RUSH: Let’s go to the audio sound bites. Here we are with Mrs. Clinton. This is the moment she emerged from her daughter’s emergency room — uh, her daughter’s apartment. Well, it made me wonder if there’s an ER in there. Folks, I’m not kidding.You don’t know what a tightrope it is walking this stuff. Because it’s imperative that people, even people that shouldn’t have been like me, understand what’s going on here and accept what I’m saying. This woman is not well. She’s horribly sick. She’s in terribly bad shape, and they’re trying to cover this up. And it’s remarkable. They tell us she’s got pneumonia and she’s hugging children, she’s breathing all over people, she’s subjecting them to this, it’s a contagious disease. They tell us she’s had it since Friday, she’s hanging around everyone.
Barbra Streisand was at this fundraiser. Barbra Streisand, I mean, the last thing she needs is a pneumonia. And nobody’s talking about that. So then she has the incident after looking very poorly. She just did not look well at all at the 9/11 ceremony. And then the seizure, whatever it is, happens going into the van, and an hour and a half later she emerges from Chelsea’s apartment looking entirely, entirely different. This is the moment that it occurred.
REPORTER: How you feeling, Secretary Clinton?
HILLARY: Feeling great. Feeling great.
REPORTER: What happened?
HILLARY: It’s a beautiful day in New York.
RUSH: “How are you feeling, Secretary Clinton? We hope you’re okay. How you feeling?” “Feeling great.” “What happened, Mrs. Clinton?” “It’s a beautiful day in New York.” And she’s hugging the child, and the photos of her coming out, she looked much, much better. And she even looked thinner, younger. I’m telling you, there are a lot of women who are gonna want to know what’s possible in Chelsea’s apartment, what kind of magic goes on in there. Let’s go back.
Last Tuesday. This is Hillary on the campaign plane. Reporter said, “Are you on any medications or anything like that?”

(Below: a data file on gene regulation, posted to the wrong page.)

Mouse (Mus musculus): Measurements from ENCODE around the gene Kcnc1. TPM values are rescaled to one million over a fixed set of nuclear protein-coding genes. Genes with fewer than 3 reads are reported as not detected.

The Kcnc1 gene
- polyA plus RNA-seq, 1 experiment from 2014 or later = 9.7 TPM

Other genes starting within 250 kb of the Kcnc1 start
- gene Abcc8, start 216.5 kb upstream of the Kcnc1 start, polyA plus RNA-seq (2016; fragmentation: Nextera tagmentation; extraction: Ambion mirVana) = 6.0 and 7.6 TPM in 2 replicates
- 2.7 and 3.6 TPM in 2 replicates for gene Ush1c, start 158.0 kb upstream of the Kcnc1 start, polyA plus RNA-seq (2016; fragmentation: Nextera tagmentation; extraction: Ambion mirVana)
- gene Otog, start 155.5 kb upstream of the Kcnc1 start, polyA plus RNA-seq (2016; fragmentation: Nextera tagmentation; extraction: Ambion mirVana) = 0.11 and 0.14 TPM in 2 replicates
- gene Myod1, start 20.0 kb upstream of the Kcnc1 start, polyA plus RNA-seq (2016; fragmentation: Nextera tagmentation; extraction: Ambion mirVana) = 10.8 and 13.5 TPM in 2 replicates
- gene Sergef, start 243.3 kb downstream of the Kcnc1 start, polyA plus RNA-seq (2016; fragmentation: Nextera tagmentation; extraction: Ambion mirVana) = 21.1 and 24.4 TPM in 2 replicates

HILLARY: I just upped my antihistamine load, try to break through it. As I said, it happens like twice a year. Happens in the spring with the pollen comes and it happens in the fall when the pollen goes, has me for a couple of days and then it disappears.
RUSH: Yeah. So it’s pollen, it’s allergies. She’s allergic to Trump, she’s allergic to pollen, she’s allergic to stuff. And then, no, no, come Sunday all that gets broomed, not operative anymore. She has pneumonia. Now, one of the press secretaries to the Clinton campaign said they’re gonna release some medical information later this week, not all of it, right, just some medical information. Gonna release some medical information this week and I guarantee you what they release is gonna be depend on what she does up until that release.
He’s Dr. Richard Besser. This is Good Morning America today, Robin Roberts speaking with the chief health and medical editor for ABC News, Dr. Richard Besser about Hillary’s doctor saying she’s got pneumonia. Stephanopoulos said, “The doctor is saying pneumonia. Some people are wondering, could it be something more serious than pneumonia?”
BESSER: You hear the word “pneumonia,” people wonder what that even is. Pneumonia is a lung infection. It can be caused by bacteria, by viruses, by funguses, all kinds of things. What I’d like to know is how was she examined, how did they make the diagnosis, did she have an x-ray, what kind of pneumonia.
RUSH: What do you mean, what kind of pneumonia? Well, there’s walking pneumonia. Now, one thing this doctor didn’t tell you, pneumonia is fluid in the lungs. That’s what kills you. There are many ways that pneumonia can kill you. One of them is fluid in the lungs. Essentially you drown. It’s not technically drowning, but your lungs are not meant for fluid, and there’s the infection aspect of it.
Have you ever known anybody with pneumonia? You have? You’ve had pneumonia. You’ve had double pneumonia. You mean you had pneumonia twice or you had a double dose of it? What do you mean by — (interruption) Okay. Well, you tell me. Were you able to go to something the equivalent of the 9/11 ceremony? (interruption) You’re in a hospital with pneumonia? For how much? How long? You’re in the hospital almost a week. From the moment they diagnosed you? You’re in the hospital, they put you in a hospital the moment you’re diagnosed? The emergency room, they said you got pneumonia, they put you in the hospital? Would not let you go home. Right.
This is a lot of people’s experience with pneumonia. And when you talk about elderly people, it is, look, folks, it’s fatal. And Mrs. Clinton would be in that category of elderly. Meaning it’s serious here, if this is what it is. But it doesn’t look like it. They’re treating it as like it’s the common cold. Well, she got pneumonia, gonna sit around a couple days.